Developer is planning to replace conventional concrete floors with steel combined with polyurethane at Chiswick Park scheme
Stanhope is to pioneer the use of a steel composite building system which it hopes will cut construction time by up to a third.
The developer is planning to use the lightweight system, which combines steel with polyurethane, in place of conventional concrete floors and risers on the next office it builds at its Chiswick Park development in west London.
Peter Rogers, Stanhope’s director, described the system, known as sandwich plate, as “just like Meccano”. It was developed by Intelligent Engineering for maritime and civil engineering projects, although it has been used on stadiums and on remedial work at Ascot racecourse.
Stanhope and Arup, its engineering partner, plan to use the Chiswick Park project to compare the system’s performance to traditional steel and concrete construction.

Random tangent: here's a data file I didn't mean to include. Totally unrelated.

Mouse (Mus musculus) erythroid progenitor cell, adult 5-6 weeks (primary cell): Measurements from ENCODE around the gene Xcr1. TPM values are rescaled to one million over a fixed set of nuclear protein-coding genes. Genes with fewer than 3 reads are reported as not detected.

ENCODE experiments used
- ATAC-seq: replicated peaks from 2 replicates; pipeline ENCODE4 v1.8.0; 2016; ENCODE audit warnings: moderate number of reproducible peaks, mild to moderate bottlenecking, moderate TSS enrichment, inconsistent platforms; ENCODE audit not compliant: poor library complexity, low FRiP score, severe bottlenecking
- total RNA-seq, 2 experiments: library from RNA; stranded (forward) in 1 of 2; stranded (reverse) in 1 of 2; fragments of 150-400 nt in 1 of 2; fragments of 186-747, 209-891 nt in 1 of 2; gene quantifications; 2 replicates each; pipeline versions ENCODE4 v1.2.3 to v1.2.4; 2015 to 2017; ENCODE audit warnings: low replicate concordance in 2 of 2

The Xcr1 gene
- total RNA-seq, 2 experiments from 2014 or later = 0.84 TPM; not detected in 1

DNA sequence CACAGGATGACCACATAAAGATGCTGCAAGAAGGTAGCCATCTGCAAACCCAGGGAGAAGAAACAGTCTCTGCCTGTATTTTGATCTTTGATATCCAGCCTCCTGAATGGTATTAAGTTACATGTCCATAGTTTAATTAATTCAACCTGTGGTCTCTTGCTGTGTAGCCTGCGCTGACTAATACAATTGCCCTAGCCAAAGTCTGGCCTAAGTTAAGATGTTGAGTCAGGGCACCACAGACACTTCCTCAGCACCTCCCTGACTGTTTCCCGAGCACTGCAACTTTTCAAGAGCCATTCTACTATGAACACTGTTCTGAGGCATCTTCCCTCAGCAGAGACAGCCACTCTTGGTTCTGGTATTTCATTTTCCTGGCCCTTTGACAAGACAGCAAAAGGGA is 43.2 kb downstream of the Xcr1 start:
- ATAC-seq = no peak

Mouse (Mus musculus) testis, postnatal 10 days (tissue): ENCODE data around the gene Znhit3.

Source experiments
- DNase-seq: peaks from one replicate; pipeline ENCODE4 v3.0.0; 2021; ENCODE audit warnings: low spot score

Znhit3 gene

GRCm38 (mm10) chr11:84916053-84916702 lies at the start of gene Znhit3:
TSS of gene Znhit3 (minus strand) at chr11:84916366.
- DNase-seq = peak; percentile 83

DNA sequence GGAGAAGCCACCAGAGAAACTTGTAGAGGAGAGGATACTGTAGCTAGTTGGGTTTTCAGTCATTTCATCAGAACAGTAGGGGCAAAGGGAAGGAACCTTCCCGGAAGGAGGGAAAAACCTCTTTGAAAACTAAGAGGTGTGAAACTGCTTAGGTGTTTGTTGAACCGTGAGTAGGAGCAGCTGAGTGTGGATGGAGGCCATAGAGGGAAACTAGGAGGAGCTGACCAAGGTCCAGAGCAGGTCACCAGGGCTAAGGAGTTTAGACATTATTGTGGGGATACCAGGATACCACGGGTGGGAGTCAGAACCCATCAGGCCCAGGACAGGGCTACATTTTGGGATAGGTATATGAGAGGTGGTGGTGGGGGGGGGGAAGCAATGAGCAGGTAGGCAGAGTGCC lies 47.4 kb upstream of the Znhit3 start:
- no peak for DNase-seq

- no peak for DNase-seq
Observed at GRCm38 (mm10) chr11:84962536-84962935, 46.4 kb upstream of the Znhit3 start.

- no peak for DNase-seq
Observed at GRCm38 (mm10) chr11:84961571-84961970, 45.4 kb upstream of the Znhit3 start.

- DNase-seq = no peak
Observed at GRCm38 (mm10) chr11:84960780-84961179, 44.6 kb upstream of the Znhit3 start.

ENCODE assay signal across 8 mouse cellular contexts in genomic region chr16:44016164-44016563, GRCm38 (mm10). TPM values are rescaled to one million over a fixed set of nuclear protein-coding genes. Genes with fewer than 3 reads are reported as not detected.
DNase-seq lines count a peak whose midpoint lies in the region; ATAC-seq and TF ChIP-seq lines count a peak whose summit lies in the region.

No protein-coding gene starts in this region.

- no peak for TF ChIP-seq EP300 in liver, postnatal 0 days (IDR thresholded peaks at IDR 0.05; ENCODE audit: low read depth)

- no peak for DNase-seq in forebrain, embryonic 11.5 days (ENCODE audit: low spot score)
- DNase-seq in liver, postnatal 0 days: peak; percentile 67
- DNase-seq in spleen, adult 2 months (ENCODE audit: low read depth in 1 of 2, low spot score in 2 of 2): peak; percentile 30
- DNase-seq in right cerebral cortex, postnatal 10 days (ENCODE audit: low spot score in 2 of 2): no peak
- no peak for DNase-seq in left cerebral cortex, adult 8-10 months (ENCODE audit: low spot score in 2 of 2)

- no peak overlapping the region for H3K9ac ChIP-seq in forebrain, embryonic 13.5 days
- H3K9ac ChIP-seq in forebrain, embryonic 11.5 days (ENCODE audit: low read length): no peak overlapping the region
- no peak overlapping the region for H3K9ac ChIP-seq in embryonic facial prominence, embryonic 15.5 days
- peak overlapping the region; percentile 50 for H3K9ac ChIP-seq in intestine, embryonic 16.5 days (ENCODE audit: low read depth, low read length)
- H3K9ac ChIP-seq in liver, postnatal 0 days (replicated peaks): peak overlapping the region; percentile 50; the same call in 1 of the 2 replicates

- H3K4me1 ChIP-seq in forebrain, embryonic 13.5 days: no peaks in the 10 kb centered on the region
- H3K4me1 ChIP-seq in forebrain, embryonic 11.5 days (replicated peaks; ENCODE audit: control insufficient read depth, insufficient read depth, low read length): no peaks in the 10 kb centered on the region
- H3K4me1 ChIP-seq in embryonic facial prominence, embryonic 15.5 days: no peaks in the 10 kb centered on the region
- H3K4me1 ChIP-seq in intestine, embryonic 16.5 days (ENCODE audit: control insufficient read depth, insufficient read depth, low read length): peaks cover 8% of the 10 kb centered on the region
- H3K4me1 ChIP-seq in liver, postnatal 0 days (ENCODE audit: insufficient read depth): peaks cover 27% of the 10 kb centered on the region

Rogers said: “It’s a bit more expensive than traditional construction, but costs are now close enough to make it work on economic grounds. We’ve always had competition between steel and concrete, but this adds another element into that mix.”
The system uses two metal plates bonded to a solid polyurethane core. They are used for the floor units and are 70% lighter than post-tensioned concrete.
The panels are delivered to site already assembled and the floors are ready and safe to use as soon as they are secured in position, doing away with the need for wet trades.
A previous study commissioned by Stanhope showed that using the sandwich plate system reduced the time taken to build a building’s superstructure by between 20% and 35%.
Arup estimates it will enable 80% of the building process to be taken off site, which will reduce costs, save time and improve efficiency.
Rogers said: “If we can get this to work we will have the ultimate modular set of components.”
No date has been revealed yet for when the construction will start. Rogers said it would depend on the market conditions, but that he is hoping to begin sometime next year.